Over the past few decades studying the Roman imperial army within the larger context of society has resulted in the publication of several major monographs, beginning with Ramsay MacMullen’s pioneering work, Soldier and Civilian in the Later Roman Empire (Cambridge, MA 1963), and continued inter alia with books by Alston, Isaac, Millar, and Whittaker.1 This book by Nigel Pollard (hereafter P.), the product of a dissertation from the University of Michigan, clearly stands in this tradition and in fact draws extensively upon this earlier work in attempting to study the nature and degree of social, economic, and cultural interaction and separatism between soldiers and civilians of the principate and the later Roman empire in the region defined by the Roman provinces of Syria, Mesopotamia, and Osrhoene.
In the second sentence on the first page of the main text of the book P. justifies his choice of topic by remarking, “this region was selected because evidence from the area is unique in its quantity and nature.” Indeed, the ensuing introduction (pp.1-32), seven chapters (pp.35-250), summation of general conclusions (pp.251-4), two appendices on major sites mentioned throughout the text (pp.257-303), and bibliography (pp.305-19) treat the reader to the author’s mastery of the relevant modern scholarship, ancient literary evidence, archaeological data, and epigraphic material. Nevertheless, a careful reading of the text discloses just how exiguous are the ancient literary and non-literary data of this study. Consequently, although always plausible, P.’s major conclusions are invariably conjectural, and he quite often resorts to better documented situations (e.g. Roman Egypt or Anatolia) in order to frame and illuminate the investigation of his own chosen area. Thus, the study may be viewed as failing to live up fully to the book’s billing as suggested in the opening lines of the introduction. On the other hand, the book serves as a very convenient compendium of the widely scattered ancient data well contextualized within current modern scholarship, but it does not set forth any major revisionist interpretations.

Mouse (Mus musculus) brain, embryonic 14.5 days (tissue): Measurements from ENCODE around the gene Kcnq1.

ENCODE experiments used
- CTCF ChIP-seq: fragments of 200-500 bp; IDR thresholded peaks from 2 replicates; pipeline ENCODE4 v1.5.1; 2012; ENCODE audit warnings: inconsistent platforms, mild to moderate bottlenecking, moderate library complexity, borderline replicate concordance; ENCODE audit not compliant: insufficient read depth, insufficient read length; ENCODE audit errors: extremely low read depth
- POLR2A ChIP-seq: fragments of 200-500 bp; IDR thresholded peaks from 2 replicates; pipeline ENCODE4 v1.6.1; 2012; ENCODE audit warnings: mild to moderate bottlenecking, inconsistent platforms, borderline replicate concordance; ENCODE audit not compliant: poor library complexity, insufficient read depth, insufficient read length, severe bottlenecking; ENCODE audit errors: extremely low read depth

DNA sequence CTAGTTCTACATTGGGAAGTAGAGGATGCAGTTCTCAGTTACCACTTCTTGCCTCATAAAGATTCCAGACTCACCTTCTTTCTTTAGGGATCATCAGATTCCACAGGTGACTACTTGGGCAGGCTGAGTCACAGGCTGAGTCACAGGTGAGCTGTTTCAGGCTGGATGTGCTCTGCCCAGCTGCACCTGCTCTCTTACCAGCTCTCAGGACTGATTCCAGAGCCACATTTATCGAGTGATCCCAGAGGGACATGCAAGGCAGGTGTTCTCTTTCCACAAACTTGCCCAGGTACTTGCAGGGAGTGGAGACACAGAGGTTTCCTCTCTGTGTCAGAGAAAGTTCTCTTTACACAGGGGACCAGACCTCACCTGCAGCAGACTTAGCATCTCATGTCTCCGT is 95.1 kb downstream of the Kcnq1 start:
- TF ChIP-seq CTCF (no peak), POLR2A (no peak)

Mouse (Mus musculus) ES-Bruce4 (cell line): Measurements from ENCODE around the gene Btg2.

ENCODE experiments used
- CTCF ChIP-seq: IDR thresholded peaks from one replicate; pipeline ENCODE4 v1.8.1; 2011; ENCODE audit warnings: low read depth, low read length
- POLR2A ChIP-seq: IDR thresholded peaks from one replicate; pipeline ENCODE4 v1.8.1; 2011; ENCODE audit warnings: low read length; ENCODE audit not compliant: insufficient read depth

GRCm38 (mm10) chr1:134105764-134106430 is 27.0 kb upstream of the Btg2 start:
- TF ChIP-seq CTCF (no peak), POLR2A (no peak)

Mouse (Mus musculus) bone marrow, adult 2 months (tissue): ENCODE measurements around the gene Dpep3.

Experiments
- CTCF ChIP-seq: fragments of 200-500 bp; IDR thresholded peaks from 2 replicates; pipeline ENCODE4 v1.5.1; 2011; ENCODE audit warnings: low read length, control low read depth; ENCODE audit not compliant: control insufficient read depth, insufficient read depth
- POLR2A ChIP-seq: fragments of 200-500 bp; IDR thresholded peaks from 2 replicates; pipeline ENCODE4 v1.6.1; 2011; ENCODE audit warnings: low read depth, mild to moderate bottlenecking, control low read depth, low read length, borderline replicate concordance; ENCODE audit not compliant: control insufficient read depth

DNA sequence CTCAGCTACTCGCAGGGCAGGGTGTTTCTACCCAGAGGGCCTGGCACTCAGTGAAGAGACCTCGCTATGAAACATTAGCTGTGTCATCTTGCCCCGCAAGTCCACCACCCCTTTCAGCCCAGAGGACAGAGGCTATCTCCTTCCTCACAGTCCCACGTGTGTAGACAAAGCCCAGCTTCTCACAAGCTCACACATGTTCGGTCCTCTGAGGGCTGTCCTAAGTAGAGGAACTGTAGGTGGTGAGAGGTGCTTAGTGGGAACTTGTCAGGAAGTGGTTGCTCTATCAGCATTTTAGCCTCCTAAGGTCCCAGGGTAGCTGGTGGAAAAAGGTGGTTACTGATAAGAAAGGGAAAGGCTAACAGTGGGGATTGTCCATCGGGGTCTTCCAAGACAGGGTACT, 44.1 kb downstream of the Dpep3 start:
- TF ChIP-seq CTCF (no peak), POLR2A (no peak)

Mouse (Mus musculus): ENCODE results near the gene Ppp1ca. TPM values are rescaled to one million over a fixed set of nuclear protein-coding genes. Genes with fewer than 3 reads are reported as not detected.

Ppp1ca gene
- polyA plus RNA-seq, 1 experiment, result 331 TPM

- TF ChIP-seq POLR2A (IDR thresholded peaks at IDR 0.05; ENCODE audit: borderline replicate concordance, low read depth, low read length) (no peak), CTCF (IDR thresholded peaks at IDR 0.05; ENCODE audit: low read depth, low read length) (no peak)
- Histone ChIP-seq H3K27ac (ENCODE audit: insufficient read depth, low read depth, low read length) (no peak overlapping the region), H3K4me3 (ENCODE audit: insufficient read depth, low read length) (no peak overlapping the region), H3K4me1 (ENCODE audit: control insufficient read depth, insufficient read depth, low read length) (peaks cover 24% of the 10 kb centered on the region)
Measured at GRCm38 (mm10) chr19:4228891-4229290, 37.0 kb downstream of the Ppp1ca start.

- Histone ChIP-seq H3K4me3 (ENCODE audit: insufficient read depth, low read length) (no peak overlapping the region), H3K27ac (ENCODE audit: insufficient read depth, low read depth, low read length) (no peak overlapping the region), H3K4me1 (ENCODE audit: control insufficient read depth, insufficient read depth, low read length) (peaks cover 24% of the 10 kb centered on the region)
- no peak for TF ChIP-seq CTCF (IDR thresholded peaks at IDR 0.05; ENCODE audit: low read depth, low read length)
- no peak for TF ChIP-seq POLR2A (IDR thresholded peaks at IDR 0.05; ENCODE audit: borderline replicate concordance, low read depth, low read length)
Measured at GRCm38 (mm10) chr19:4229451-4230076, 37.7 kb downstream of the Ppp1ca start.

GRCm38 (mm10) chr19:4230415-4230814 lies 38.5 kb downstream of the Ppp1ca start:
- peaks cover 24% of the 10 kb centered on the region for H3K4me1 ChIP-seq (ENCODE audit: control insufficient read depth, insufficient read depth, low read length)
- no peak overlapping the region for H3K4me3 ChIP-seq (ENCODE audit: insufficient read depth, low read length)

Following an introduction to the book’s subject, the seven chapters are grouped into three larger parts. Chapters 1-2 form the first part and concern the physical relationship between Roman military forces and the towns and cities of the region. Chapter 1 covers the period of the principate up to the middle of the third century A.D., whereas Chapter 2 is devoted to the later Roman empire. In Chapter 1 P. observes that the disposition of Roman military forces in Syria was influenced in part by pre-existing urban patterns established during Seleucid times. The well excavated site of Dura-Europos, which served as a Roman fortress city on the Euphrates during the later principate, receives P.’s close attention. Soldiers and civilians lived within the same fortified settlement, but the military was organized into its own sector and had its own physical facilities. In Chapter 2 P. notes that conditions of the later Roman empire were rather different from those of the principate. For one thing, military forces during the later period were more widely dispersed in smaller units; and for another, the nearly incessant wars fought between Rome and Sassanian Persia produced a shifting frontier with the result that the Roman state built new fortress towns or refounded old or abandoned ones as the situation required. Excavation of the fortress town of Dibsi Faraj on the Euphrates, probably to be identified with Neocaesarea mentioned in ancient literary accounts, well illustrates this general pattern. In contrast, the great city of Antioch served as an important transit point and rear-echelon logistical and administrative base for Rome’s eastern wars.